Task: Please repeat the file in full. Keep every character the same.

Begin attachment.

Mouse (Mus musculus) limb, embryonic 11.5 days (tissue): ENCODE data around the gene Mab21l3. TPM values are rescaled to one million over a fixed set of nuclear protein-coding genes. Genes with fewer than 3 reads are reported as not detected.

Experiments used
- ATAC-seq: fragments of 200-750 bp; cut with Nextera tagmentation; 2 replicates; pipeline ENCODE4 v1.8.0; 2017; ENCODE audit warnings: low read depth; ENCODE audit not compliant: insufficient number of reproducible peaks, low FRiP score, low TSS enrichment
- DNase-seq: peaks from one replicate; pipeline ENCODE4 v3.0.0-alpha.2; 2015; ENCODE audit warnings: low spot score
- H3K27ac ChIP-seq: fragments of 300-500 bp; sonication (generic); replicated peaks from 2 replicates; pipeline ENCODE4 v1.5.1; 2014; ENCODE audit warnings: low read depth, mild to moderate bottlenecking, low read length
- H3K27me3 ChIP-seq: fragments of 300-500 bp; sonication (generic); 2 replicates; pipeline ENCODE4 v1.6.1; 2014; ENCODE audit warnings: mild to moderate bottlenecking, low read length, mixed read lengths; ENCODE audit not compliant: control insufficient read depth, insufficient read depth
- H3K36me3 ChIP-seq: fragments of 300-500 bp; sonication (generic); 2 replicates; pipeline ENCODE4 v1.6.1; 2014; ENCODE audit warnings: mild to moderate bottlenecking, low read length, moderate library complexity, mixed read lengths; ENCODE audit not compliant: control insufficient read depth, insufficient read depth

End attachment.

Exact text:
Mouse (Mus musculus) limb, embryonic 11.5 days (tissue): ENCODE data around the gene Mab21l3. TPM values are rescaled to one million over a fixed set of nuclear protein-coding genes. Genes with fewer than 3 reads are reported as not detected.

Experiments used
- ATAC-seq: fragments of 200-750 bp; cut with Nextera tagmentation; 2 replicates; pipeline ENCODE4 v1.8.0; 2017; ENCODE audit warnings: low read depth; ENCODE audit not compliant: insufficient number of reproducible peaks, low FRiP score, low TSS enrichment
- DNase-seq: peaks from one replicate; pipeline ENCODE4 v3.0.0-alpha.2; 2015; ENCODE audit warnings: low spot score
- H3K27ac ChIP-seq: fragments of 300-500 bp; sonication (generic); replicated peaks from 2 replicates; pipeline ENCODE4 v1.5.1; 2014; ENCODE audit warnings: low read depth, mild to moderate bottlenecking, low read length
- H3K27me3 ChIP-seq: fragments of 300-500 bp; sonication (generic); 2 replicates; pipeline ENCODE4 v1.6.1; 2014; ENCODE audit warnings: mild to moderate bottlenecking, low read length, mixed read lengths; ENCODE audit not compliant: control insufficient read depth, insufficient read depth
- H3K36me3 ChIP-seq: fragments of 300-500 bp; sonication (generic); 2 replicates; pipeline ENCODE4 v1.6.1; 2014; ENCODE audit warnings: mild to moderate bottlenecking, low read length, moderate library complexity, mixed read lengths; ENCODE audit not compliant: control insufficient read depth, insufficient read depth